We bend, lift and shift. We brush, scissor, detangle, and scrub. We spend much of the day on our feet. There is no arguing the fact that pet grooming is a physically demanding job. Even young, fit pet stylists report feeling aches and pains, and those of us who are older compare notes about our physical ailments at an astonishing pace. But help is available to keep our bodies working at their optimum capacity.
If you have been grooming pets for more than five minutes, chances are that you have had some unusual requests. Sometimes it is as simple as “Please don’t trim the eyelashes,” and you look to see the dog in question has lashes that are so long they hang halfway down his face and must make blinking a challenge. Or it may be something a bit… more.
Have you ever had the experience of trimming the ears on a drop-eared dog only to find that you simply can’t manage to get them even? Either one ear is shorter than the other, or you keep finding straggly pieces that you missed on one or both ears. It can be frustrating and sometimes end up with the pet having far shorter ears than you had initially planned as you trim one, then the other, in an attempt to get things perfectly matching.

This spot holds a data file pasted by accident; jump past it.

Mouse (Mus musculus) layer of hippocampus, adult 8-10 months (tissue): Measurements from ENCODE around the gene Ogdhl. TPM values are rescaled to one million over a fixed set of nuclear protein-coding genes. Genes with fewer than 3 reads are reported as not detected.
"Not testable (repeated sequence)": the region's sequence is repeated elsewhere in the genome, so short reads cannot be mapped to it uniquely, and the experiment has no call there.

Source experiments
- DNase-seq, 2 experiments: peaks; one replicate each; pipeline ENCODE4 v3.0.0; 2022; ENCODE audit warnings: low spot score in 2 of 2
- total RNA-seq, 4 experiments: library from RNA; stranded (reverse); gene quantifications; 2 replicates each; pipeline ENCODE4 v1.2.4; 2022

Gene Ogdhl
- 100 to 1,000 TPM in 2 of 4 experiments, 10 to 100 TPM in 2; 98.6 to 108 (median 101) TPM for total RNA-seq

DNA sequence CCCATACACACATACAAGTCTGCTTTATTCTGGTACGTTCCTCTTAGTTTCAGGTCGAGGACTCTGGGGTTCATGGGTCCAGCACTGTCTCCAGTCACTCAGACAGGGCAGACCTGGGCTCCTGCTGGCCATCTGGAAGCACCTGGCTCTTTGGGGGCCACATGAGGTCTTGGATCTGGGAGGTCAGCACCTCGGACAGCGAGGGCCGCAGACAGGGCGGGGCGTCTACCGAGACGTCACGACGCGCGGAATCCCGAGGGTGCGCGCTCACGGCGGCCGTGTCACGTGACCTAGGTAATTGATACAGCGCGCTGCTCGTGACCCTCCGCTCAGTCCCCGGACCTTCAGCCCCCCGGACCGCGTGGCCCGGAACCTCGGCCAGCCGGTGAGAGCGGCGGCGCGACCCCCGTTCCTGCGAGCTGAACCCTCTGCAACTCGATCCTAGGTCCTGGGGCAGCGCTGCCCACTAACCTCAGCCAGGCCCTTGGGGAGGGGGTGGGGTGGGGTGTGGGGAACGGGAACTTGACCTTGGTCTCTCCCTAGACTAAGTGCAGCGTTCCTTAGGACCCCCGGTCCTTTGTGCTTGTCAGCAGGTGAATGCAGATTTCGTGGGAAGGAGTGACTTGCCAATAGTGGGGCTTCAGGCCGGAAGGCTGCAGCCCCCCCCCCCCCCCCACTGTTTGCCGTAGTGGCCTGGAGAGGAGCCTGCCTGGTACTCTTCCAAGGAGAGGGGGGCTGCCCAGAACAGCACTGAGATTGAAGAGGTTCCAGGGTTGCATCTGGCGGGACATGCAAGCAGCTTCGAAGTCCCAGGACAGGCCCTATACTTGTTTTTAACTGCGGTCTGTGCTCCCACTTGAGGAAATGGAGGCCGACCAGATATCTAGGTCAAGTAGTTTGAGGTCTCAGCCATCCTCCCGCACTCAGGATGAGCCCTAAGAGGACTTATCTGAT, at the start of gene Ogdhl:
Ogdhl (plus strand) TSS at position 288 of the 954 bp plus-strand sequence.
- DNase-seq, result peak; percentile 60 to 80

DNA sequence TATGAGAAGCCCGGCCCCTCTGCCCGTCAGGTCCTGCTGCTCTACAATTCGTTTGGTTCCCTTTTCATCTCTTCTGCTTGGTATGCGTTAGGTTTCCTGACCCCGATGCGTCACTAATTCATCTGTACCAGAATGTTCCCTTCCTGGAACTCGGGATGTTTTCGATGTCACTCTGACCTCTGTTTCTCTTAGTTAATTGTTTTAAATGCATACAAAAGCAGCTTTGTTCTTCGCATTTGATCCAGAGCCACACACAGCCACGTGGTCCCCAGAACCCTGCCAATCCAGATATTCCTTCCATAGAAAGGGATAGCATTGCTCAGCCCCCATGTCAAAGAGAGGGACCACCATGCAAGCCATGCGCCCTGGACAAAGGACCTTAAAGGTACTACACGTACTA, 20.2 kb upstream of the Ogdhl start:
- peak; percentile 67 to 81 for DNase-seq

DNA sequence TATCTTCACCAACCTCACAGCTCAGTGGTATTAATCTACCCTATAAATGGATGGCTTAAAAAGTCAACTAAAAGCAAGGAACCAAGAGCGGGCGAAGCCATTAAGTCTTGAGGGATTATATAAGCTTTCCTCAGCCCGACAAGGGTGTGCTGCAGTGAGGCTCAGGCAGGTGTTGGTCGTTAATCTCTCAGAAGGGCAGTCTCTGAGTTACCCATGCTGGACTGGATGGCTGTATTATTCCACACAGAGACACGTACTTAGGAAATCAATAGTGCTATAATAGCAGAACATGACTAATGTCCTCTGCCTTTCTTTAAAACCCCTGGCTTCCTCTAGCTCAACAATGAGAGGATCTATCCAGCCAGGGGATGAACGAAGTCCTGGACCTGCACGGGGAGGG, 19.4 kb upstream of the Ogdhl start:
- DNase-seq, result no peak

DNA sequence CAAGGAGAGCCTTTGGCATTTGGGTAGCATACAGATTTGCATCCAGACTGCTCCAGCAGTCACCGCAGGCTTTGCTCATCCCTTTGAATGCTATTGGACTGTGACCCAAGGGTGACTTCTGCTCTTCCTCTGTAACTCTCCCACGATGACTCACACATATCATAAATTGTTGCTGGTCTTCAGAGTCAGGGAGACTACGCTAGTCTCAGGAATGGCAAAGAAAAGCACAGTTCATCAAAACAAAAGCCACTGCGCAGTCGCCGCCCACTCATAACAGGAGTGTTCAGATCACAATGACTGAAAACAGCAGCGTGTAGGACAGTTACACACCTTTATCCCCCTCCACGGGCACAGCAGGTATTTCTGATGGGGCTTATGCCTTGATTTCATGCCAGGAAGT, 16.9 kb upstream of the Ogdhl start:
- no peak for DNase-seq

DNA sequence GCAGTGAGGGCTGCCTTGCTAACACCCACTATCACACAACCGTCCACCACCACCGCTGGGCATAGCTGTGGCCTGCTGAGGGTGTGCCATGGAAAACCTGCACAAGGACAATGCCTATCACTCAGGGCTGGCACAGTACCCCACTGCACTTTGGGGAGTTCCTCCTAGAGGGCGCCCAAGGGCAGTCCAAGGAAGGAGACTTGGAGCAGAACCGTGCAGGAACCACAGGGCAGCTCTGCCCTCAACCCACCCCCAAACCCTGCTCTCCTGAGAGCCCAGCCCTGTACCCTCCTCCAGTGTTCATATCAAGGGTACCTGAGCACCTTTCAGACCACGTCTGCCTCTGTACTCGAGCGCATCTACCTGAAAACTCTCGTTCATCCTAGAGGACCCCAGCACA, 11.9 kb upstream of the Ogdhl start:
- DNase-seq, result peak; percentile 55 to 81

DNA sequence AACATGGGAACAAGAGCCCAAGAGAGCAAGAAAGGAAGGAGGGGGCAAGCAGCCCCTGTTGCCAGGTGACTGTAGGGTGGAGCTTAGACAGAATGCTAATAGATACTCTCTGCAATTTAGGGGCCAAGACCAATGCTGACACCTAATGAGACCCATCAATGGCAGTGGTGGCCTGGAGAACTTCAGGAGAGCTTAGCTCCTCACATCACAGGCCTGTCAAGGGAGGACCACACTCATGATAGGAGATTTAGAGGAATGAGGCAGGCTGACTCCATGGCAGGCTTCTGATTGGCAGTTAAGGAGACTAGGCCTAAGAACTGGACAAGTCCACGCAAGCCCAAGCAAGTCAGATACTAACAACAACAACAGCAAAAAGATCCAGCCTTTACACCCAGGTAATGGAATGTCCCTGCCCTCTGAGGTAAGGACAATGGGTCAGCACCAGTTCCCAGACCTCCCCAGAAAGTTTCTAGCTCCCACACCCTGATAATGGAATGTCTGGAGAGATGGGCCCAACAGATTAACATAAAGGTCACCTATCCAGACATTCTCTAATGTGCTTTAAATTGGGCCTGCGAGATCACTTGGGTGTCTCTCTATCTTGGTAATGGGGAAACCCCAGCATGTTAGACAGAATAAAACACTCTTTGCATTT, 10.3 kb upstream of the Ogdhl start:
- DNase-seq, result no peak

Pet grooming towels have a “ruff” life. Not only do they dry dogs and cats, but in a pinch, they are sometimes used to clean up bodily fluids that stink. Then they get tossed into a hamper to stew a while before they get washed. So it’s no wonder they sometimes don’t smell all that great, even after a spin through the washing machine.
Here are some tips to keep your grooming towels fresh, despite their stinky job.
When marketing your grooming business, there are ways to get the word out without breaking the bank. The first thing to do is focus on “thinking local.” You want to pitch the information about your grooming to a targeted audience. In our industry, your best investment is to focus on potential customers close to where you operate.
It’s always been important to know how much consumable supplies cost a business. Not only does it keep a good record of expenses, but to be sure the profit margin is where it should be. These days with price increases on shampoo and other goods it’s time to look at a different aspect of consumable costs – in exactly what way should we be passing this cost on to customers?